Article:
Tranmere 0 Portsmouth 2: Neil Allen's verdict - It's Sean Raggett for England as Blues history makers march on
The chant which emerged on 41 minutes was unmistakable, although necessitated another listen for clarification.
After all, calls of ‘Raggett for England’ have hardly been commonplace at Pompey fixtures this season.
It was tongue in cheek, of course, a light-hearted nod to the burgeoning form of an on-loan centre-half once much maligned.
The Fratton faithful can afford to smile these days, similarly Kenny Jackett was later requested to deliver a wave to the 1,379 noisy followers.
Back in September, Pompey’s boss had to conduct post-match interviews in Wycombe’s tunnel, due to away fans lingering inside the stadium, eager to vent their anger following late defeat.
We await songs championing his England appointment, perhaps with Raggett as the lynchpin of his World Cup finals defence.
Still, opinions change, as do periods of results, and those present at Prenton Park witnessed the establishing on a remarkable club record.
For the first time since Pompey entered the Football League 99 years ago, they have registered nine successive wins in all competitions.
Under Jackett, the Blues last term twice levelled the feat – now he has an achievement unparalleled in club history.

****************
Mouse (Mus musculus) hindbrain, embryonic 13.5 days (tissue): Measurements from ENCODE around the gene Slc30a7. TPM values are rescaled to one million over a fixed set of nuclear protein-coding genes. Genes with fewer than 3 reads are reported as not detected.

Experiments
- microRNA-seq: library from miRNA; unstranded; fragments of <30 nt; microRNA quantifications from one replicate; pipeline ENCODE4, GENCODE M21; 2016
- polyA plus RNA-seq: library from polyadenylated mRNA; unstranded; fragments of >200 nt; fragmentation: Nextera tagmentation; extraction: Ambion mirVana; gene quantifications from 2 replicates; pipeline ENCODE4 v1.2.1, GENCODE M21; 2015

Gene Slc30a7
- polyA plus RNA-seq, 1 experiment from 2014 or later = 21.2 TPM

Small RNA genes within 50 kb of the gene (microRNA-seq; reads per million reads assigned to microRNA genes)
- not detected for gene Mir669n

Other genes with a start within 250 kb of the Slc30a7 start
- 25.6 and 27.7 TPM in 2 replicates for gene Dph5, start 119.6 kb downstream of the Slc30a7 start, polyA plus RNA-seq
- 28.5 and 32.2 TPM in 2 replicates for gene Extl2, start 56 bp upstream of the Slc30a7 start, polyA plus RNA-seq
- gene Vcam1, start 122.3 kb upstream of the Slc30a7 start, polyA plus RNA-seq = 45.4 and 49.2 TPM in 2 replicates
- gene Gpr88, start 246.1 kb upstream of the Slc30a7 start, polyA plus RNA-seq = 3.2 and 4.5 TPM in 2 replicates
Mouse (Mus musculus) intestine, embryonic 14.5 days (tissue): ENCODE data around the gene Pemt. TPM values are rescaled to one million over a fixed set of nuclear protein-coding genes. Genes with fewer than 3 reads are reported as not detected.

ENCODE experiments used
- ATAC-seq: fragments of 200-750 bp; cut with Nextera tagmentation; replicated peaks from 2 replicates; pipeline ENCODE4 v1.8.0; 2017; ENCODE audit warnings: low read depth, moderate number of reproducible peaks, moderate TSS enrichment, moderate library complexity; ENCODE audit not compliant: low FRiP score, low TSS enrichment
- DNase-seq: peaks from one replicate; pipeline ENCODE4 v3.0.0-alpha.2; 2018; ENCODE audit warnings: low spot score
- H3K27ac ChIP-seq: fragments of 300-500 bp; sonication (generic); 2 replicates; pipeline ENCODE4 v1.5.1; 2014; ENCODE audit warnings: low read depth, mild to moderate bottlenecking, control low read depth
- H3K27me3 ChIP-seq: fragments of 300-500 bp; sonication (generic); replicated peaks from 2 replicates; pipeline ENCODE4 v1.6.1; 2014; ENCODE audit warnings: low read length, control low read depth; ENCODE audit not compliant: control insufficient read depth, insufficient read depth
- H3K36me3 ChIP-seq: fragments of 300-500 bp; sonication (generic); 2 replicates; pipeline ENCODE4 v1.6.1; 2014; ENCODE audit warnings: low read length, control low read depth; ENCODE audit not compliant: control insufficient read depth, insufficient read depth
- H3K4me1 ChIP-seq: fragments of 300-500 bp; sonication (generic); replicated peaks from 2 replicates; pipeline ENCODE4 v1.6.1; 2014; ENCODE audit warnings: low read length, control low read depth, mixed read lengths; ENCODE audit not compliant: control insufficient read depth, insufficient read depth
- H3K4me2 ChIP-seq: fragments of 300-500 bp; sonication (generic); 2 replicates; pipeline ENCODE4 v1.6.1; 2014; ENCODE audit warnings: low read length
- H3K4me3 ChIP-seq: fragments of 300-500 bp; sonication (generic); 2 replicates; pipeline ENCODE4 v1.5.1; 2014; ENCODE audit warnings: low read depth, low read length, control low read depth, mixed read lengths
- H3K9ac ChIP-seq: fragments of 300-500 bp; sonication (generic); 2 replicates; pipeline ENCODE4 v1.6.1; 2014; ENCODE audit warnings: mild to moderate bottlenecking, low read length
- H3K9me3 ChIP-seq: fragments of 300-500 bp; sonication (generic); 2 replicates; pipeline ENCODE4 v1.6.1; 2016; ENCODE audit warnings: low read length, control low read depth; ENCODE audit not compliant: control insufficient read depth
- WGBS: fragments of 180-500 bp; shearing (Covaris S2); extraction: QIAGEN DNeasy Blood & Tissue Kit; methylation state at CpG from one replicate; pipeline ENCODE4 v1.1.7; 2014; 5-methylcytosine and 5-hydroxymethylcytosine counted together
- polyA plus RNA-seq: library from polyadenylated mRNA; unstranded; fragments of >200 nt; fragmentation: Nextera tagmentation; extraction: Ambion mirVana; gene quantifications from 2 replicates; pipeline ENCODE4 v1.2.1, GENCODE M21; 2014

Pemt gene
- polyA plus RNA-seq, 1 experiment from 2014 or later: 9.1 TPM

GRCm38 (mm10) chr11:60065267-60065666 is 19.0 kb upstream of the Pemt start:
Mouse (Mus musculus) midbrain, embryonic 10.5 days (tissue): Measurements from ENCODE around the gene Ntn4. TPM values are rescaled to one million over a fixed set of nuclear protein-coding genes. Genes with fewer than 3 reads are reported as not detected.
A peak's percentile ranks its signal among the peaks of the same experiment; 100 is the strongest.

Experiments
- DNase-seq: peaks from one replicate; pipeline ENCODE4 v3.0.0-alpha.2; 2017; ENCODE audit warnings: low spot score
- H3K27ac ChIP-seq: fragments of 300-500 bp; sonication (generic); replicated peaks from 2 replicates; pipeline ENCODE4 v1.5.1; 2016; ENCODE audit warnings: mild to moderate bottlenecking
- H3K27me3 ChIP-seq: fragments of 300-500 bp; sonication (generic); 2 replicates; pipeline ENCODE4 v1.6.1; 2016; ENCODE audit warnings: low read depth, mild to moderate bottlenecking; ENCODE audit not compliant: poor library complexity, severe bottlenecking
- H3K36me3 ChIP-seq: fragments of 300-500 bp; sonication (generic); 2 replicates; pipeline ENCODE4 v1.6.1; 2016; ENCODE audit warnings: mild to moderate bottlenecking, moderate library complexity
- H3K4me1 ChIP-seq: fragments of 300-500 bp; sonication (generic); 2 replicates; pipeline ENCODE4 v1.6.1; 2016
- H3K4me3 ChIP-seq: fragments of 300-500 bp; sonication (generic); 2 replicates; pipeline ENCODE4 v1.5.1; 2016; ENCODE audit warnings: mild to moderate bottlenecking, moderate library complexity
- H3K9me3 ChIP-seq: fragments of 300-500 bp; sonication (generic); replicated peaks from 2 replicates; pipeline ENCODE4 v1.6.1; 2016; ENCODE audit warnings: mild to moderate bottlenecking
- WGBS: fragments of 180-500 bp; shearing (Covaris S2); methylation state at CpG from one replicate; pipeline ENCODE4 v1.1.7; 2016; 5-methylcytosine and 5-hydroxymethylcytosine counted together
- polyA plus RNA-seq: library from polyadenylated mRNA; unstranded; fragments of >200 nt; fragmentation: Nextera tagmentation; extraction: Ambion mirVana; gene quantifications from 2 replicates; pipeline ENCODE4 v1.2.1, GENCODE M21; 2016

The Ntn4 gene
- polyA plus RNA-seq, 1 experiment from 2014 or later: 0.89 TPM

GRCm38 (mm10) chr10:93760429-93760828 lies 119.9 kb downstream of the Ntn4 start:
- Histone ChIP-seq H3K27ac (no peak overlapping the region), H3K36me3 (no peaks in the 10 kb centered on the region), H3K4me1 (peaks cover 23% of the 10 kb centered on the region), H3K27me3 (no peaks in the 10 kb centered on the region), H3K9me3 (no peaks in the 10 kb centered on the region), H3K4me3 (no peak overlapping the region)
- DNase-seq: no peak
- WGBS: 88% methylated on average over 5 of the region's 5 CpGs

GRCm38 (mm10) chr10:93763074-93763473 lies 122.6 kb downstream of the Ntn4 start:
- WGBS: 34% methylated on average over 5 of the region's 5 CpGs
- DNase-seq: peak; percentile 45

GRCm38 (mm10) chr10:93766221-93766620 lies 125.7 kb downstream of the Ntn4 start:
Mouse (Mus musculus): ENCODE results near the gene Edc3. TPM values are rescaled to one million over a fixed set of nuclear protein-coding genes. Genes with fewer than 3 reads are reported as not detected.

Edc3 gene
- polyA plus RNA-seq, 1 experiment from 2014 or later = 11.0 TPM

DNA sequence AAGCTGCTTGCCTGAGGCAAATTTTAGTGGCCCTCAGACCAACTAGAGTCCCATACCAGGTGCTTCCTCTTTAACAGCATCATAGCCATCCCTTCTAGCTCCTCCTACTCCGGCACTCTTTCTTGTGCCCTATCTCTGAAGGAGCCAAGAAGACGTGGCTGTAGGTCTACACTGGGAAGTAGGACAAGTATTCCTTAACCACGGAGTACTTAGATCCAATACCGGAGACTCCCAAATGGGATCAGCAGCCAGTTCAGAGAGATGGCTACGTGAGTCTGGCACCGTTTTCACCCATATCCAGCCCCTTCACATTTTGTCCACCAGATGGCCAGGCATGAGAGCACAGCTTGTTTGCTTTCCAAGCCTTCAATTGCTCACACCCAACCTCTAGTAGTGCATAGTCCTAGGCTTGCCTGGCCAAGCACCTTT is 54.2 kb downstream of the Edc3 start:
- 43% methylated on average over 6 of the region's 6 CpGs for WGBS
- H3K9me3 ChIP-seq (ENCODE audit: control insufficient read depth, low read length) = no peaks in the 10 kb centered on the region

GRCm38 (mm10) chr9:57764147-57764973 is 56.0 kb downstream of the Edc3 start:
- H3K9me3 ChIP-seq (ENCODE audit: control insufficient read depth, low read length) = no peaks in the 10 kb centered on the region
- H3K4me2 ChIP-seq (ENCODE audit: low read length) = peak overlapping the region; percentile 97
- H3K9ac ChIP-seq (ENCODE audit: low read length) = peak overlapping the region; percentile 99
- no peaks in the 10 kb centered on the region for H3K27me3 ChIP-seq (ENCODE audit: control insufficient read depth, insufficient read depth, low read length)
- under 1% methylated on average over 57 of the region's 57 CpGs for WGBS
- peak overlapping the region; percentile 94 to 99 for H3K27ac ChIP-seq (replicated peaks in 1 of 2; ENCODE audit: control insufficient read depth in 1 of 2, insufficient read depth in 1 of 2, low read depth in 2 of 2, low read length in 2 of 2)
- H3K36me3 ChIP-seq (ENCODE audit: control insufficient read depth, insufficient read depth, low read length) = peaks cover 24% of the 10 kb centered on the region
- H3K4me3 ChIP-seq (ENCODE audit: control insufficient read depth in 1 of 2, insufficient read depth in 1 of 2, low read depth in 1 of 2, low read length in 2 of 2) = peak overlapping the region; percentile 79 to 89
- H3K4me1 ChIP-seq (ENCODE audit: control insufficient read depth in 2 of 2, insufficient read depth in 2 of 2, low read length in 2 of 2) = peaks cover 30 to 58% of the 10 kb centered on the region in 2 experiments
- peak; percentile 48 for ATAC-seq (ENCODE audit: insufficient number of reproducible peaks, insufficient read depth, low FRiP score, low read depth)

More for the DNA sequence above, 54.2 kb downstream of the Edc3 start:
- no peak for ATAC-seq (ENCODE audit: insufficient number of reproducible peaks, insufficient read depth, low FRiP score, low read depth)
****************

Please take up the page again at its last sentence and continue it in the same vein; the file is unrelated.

There is a wonderful feelgood factor embracing Fratton Park at present. The consequence of winning matches on a consistent basis can never be underestimated.
It seems aeons ago when Pompey struggled for clean sheets, failed to earn points on the road, while possessed an infuriating penchant for shipping in late goals.
Now supporters are chanting about promotion, despite having only entered League One’s top five for the first time on Saturday.
Not that their optimism is misplaced, the team has evolved impressively, as they tend to do throughout any campaign. It’s an entirely natural process, managers discover their best side and winning formulas.
Take Raggett, for instance, the centre-half who endured a torrid start to life at Fratton Park.
Negative fan reaction towards to his initial performances were certainly not unreasonable, while the Blues themselves scoured the transfer market in January for a left-sided rival.
At Tranmere, the Norwich player registered his maiden goal for the club to maintain the recent flurry of contributions from the central-defensive area.
Yet it was the challenge of carrying out duties on the deteriorating Prenton Park pitch in which Raggett truly excelled, his no-nonsense demeanour perfectly in tune with requirements.
The 26-year-old afterwards branded it as the ‘worst pitch I have played on in my career’, incidentally a career which has consisted of non-league spells.
A wag in the press box commented how, if it was a cricket match, the hosts would have incurred a sizeable fine over the state of a playing surface largely devoid of grass.
With beach-like flanks a no-go area for direct wingers and areas reminiscent of a field fallowed in preparation for the planting of turnips, the encounter with the League One strugglers was never going to be a classic.
As it turned out, relegation-threatened Tranmere surprised us with their heart and determination, irrespective of the scoreline, and how an under-par Blues were reliant on Raggett and his partner-in-crime Burgess.